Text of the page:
Core values are a powerful set of core beliefs that shape your culture, attract the right talent and customers—and let the world know the true character of your organization. We’re wired to affiliate, to find a tribe of like-minded individuals who share the same ideals and beliefs as we do. It’s this desire that makes politics and religion so powerful.
You can’t fake it.
When values embody the heart and soul of an organization, they can’t be denied. They come through loud and clear. They become a beacon for those who share the same ideals, feeling empowered and inspired because of common convictions.
If you don’t feel the values, if you haven’t found them yet, don’t fake it. This will only backfire with serious consequences, employee disengagement and cynicism. Empty ideals will breed lack of trust and make disbelievers of customers.
Company leaders must be all in and lead by example.
The biggest deterrent to a successful values-based organization is leadership’s lack of commitment and contrary behaviors. There’s no proxy for it. Employees take their cue from it.
When values are successfully articulated and implemented from the top, the benefits can be enormous. Remember, you’re not doing this for financial gain alone. You’re doing this because it’s the right thing for all stakeholders, not just an elite few.
So here are 5 strategies to help you become a true values-based organization. We know they’re successful because we’ve seen them work for our clients:
1. Discover your truth.
A corporation is essentially a collection of human beings. And as humans, we naturally have an inner code we live by, whether intentional or not, and we constantly make decisions based on that code. Identifying the code for your organization is fundamental to shaping your culture, organizational health and performance.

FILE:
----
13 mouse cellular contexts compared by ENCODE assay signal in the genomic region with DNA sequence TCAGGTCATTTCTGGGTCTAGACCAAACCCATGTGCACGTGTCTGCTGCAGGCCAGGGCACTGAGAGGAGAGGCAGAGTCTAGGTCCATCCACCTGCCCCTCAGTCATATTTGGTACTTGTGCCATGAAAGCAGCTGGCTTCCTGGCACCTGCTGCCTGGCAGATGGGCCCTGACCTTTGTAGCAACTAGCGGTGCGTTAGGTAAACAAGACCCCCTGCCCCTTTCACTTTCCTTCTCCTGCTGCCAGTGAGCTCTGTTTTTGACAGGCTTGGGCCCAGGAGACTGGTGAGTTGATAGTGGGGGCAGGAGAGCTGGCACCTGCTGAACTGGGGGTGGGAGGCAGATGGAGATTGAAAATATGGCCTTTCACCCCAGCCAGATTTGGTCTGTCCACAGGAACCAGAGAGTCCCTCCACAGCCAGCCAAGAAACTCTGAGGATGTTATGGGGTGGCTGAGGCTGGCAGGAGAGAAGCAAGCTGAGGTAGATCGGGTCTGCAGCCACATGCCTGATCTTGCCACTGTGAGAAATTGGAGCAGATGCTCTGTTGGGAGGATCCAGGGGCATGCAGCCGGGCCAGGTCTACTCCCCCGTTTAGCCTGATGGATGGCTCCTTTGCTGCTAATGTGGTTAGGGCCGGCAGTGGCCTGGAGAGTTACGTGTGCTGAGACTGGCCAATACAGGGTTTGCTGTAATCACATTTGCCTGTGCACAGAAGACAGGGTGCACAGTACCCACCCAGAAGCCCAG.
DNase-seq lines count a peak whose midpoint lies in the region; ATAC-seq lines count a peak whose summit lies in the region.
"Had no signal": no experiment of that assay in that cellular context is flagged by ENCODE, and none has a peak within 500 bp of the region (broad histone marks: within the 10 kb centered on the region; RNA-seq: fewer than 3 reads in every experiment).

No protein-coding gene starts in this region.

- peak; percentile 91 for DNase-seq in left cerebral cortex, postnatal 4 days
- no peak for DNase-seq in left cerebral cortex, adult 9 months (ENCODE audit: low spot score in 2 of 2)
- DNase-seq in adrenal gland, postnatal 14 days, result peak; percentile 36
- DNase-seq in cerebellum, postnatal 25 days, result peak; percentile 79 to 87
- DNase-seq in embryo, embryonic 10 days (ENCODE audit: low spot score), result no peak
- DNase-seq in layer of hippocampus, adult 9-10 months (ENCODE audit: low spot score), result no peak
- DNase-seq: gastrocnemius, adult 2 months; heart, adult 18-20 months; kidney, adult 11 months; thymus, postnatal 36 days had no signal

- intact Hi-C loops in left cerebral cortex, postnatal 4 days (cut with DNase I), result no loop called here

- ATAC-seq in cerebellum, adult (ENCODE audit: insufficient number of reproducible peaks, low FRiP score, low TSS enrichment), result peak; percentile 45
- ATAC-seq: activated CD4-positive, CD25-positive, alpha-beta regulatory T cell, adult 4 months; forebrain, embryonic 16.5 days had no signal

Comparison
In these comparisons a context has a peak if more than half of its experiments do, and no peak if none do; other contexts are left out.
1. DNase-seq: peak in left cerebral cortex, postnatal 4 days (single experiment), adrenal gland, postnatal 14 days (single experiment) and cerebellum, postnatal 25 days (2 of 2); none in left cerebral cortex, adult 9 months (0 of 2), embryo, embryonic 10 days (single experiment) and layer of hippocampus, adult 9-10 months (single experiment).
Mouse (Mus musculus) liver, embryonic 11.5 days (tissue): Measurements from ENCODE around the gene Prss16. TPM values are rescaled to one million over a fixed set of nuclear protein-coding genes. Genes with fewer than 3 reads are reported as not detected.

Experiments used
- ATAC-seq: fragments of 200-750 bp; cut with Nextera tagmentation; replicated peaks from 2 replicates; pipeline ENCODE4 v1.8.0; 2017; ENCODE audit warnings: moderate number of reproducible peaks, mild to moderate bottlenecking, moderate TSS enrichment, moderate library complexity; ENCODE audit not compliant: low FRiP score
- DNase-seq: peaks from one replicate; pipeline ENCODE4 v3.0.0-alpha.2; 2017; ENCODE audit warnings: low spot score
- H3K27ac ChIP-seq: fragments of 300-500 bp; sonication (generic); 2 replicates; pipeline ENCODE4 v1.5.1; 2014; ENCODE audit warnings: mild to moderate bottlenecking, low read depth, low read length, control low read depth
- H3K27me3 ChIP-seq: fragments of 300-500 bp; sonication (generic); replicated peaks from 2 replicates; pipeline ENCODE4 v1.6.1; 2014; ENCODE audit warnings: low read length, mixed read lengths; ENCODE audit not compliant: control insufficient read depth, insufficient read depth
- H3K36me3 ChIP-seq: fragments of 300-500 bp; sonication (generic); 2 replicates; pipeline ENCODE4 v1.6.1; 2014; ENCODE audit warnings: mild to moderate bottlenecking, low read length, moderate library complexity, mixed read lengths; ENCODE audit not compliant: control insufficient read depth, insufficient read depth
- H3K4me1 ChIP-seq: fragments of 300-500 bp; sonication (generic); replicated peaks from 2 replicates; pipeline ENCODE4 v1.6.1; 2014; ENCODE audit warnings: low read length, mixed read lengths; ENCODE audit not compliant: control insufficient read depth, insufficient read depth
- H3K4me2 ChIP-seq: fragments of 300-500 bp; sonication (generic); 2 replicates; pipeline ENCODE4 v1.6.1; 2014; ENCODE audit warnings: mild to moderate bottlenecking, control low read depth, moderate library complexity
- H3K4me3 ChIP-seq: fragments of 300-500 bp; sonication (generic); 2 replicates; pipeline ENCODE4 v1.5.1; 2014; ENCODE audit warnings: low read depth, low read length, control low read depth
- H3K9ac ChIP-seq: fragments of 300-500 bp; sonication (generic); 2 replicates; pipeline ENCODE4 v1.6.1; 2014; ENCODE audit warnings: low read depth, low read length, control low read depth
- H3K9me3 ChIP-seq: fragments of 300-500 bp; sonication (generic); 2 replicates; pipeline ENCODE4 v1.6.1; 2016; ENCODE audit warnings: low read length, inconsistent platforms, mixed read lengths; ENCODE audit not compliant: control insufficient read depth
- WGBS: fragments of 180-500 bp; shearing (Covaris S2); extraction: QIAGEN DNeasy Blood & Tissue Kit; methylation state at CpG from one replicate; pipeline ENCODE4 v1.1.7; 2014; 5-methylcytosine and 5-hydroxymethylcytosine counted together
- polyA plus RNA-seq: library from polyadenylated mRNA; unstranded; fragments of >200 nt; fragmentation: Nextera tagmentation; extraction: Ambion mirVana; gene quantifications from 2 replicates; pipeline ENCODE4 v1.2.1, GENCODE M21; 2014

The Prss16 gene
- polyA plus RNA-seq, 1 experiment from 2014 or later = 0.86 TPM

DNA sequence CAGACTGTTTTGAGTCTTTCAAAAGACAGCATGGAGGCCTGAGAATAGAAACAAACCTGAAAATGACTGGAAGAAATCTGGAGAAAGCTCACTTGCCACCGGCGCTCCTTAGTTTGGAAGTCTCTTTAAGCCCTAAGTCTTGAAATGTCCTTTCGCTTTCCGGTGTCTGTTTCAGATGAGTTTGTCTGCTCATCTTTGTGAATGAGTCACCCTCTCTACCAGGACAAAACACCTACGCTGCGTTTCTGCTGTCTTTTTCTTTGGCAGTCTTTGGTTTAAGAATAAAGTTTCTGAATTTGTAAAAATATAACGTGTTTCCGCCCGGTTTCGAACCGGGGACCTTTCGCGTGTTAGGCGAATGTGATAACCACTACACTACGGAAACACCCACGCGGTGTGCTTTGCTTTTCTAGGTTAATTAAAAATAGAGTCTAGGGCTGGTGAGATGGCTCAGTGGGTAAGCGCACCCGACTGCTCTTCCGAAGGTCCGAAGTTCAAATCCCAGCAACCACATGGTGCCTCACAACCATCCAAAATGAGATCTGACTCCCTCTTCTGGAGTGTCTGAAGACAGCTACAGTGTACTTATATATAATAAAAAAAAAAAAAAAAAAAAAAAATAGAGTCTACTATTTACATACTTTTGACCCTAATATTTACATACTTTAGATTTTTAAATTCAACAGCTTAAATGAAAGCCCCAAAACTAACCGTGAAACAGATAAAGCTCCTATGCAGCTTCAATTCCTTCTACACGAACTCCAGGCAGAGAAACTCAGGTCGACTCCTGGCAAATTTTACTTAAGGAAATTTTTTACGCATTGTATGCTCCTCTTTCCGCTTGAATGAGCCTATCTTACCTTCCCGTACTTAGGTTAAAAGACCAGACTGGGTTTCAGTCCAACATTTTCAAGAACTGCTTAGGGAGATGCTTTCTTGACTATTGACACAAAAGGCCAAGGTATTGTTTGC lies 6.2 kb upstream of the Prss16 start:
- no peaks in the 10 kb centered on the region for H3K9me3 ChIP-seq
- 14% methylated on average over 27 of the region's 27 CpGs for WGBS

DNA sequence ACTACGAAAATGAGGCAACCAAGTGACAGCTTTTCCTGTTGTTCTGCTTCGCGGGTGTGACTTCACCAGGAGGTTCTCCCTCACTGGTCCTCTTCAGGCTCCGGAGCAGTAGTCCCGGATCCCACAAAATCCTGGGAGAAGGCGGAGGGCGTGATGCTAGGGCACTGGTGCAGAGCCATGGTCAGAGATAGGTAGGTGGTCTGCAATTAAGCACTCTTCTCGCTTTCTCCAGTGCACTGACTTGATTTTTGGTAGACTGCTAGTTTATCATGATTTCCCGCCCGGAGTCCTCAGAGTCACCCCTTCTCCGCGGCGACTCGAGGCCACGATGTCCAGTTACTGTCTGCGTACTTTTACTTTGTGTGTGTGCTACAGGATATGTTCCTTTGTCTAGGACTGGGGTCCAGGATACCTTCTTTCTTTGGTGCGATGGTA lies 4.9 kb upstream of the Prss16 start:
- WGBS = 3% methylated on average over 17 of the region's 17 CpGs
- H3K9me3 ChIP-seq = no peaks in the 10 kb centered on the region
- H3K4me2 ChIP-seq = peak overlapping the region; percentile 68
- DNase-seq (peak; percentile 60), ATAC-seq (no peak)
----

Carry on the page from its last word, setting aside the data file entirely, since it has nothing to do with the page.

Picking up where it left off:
For many corporations, this belief system lies with the founder or the founding group. Some companies experience major disruption and cultural shift and are inspired to be better. Others have not taken the time, and now realize it’s critical for their success. Many, lately, have had a collective epiphany.
Whatever your situation, it’s imperative to discover what you truly believe and those qualities you aspire to. There are various ways to approach this process. It’s best when several techniques are utilized to get the right cross section, balance, and diversity of thought. Ultimately, it’s the leaders who must own the agreed-upon belief system with a long-term view of its relevance.
One-on-one interviews with leaders and key stakeholders, in a safe and intimate setting, are a highly effective way to start. The magic of interviews is that a majority of interviewees open up and share their thoughts, feelings and beliefs. Most people want to see their organization succeed and are honored to be a part of the process.
Thought-provoking work sessions with small groups can provide valuable input. Make these sessions engaging and fun, working on exercises that reframe the question or make it a game. Get people to think differently, avoiding any bias mindset to get at what is truly valued. Keep the participants in the moment, facilitate conversation, keep it focused and moving.
2. Define with distinction.
Most organizations don’t optimize the opportunity to state their values in terms that reflect the personality of their culture and brand.